One thing to celebrate on Sunday’s Flag Day is that the U.S. is winning fair and square when it comes to which nation has the most stars on its flag. The U.S.’s 50 is far ahead of the competition. Second-placed Brazil only sports around half as many stars on its flag, albeit in a totally different style, showing a natural star constellation in the Southern hemisphere.
The Cook Islands (rank 3), Capo Verde (rank 5) and Tuvalu (rank 6) feature 15, ten and nine stars on their flag, representing the respective number of islands that belong to the nations – a similar approach to the 50 stars on the U.S. flag representing the 50 states.
Brazil’s show of Southern hemisphere pride is also popular: Australia, New Zealand, Papua New Guinea and Samoa all feature four to five stars representing the star constellation of the Southern Cross on their flags.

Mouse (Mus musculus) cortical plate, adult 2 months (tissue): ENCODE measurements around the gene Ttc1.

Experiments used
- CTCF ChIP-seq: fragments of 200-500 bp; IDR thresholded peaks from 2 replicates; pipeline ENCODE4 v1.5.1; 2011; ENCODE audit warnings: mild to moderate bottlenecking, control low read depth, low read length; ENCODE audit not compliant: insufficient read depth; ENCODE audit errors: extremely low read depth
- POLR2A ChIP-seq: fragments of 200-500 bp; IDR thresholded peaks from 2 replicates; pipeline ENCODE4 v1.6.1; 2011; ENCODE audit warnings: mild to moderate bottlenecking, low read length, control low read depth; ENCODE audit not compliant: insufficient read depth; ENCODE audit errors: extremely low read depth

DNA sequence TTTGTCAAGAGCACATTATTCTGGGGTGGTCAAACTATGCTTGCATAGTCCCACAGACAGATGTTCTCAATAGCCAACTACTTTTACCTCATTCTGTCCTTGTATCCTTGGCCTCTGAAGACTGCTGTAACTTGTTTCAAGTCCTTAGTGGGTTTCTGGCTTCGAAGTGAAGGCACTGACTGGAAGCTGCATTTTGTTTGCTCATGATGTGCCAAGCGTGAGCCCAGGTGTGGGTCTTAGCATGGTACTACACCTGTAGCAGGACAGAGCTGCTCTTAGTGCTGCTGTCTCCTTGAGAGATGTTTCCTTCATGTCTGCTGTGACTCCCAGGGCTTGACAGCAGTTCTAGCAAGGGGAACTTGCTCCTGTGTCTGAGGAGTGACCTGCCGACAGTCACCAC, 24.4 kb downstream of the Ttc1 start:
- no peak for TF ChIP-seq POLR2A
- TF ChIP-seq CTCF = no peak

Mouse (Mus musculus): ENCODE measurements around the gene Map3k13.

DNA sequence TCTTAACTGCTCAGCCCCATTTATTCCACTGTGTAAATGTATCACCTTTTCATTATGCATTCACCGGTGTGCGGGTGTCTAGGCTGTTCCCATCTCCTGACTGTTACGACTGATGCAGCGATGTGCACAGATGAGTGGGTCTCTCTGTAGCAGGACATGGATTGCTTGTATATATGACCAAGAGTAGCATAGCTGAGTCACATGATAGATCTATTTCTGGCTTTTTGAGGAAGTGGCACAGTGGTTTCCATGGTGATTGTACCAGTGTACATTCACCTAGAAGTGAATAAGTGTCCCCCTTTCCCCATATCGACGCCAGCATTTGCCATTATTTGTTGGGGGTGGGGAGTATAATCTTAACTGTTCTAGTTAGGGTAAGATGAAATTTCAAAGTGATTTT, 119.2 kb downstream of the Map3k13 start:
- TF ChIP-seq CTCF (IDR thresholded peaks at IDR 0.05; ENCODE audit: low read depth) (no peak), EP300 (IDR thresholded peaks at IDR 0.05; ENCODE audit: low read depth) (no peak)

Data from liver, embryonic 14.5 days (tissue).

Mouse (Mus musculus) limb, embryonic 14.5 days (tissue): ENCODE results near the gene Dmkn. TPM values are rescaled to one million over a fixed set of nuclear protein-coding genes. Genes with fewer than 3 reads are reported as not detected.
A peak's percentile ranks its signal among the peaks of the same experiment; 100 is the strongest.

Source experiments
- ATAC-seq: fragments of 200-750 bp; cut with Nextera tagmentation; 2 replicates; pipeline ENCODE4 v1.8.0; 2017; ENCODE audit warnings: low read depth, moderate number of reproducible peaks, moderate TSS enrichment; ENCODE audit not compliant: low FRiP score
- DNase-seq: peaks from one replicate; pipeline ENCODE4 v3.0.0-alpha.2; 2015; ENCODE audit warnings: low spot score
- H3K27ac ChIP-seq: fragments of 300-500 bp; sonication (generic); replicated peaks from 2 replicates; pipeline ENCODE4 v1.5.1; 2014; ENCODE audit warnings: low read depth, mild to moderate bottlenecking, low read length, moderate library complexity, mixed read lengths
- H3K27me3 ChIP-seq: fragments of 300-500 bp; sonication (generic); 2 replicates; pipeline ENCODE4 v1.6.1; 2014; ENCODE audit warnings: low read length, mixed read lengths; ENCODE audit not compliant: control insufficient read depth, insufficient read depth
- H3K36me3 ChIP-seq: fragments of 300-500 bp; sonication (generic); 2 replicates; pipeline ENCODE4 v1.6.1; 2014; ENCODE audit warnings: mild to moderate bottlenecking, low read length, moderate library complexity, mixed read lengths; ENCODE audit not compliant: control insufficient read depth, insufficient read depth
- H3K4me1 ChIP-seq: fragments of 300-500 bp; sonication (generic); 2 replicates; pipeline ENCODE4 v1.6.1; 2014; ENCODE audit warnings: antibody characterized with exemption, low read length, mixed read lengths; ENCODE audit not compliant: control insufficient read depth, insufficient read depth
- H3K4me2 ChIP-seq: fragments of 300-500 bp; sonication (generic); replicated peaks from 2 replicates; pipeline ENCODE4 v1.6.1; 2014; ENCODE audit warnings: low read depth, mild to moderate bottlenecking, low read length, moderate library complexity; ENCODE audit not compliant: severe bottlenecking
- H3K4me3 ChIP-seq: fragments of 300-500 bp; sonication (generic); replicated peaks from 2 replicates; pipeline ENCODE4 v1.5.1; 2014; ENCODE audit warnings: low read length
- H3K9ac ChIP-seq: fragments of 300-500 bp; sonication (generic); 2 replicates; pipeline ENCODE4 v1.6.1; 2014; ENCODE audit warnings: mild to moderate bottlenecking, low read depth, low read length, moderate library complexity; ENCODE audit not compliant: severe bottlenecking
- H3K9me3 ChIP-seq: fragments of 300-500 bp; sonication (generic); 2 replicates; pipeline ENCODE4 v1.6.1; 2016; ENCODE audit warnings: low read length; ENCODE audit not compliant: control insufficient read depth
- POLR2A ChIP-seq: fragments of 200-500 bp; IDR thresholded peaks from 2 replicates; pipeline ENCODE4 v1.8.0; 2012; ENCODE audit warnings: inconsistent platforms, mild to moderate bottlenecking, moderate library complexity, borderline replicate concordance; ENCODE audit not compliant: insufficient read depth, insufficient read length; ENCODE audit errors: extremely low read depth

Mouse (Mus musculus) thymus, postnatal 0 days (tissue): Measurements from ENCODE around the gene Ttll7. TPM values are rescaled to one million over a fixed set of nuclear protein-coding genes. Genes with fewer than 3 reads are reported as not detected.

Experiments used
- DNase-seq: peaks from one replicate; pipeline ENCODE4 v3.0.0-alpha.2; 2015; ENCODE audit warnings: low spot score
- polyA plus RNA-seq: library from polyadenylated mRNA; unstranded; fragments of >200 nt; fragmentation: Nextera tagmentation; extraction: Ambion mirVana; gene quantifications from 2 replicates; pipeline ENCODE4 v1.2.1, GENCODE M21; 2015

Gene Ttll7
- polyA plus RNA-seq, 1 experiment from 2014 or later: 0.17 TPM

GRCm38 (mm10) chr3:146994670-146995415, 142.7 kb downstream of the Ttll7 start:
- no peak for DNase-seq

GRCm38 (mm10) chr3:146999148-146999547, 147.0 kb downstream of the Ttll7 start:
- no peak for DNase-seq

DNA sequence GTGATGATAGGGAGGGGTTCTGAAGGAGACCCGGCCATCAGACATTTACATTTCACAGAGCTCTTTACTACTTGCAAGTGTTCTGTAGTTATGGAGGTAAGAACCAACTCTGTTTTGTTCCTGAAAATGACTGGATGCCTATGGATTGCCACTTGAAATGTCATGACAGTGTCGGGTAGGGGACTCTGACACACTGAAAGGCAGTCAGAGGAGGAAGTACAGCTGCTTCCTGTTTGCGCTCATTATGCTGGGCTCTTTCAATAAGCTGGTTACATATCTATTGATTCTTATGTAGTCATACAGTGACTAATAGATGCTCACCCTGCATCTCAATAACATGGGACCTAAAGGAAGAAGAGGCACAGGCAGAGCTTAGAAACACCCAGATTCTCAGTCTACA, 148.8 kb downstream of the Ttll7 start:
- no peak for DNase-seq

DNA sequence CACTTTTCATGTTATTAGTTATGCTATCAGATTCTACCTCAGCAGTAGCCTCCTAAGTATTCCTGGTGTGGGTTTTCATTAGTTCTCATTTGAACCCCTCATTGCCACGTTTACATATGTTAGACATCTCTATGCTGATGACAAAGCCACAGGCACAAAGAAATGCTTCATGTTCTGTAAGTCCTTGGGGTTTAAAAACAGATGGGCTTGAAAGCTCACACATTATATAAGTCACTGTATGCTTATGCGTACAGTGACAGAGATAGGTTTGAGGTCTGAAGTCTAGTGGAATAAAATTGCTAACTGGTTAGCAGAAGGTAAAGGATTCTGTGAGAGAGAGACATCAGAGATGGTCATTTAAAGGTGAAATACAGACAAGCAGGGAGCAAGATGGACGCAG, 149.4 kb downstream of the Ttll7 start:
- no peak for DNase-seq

Other notable mentions of national flags featuring stars are Uzbekistan (12 stars, a symbolic number in Islam which alludes to the 12 zodiac signs) and Bosnia and Herzegovina, which features nine stars on its flag, which are actually seven full and two half stars. They are meant to create the illusion of infinite stars. The stars represent Europe, which can be read as a version of EU flag’s infinite circle of stars or even the union’s openness to accept new members, something Bosnia and Herzegovina is striving for.
The star is the most popular celestial symbol to be used on flags. Around 70 states in the world feature at least one on their flag, while around 20 feature suns and 15 feature the moon. Using a single star on a national flag is the most popular approach, which can representing many different things, ranging from Communism (North Korea, Vietnam, Angola), the light of Islam (Pakistan, Turkey), unity (Somalia, Myanmar, Jordan) or a guiding star (Chile, Croatia).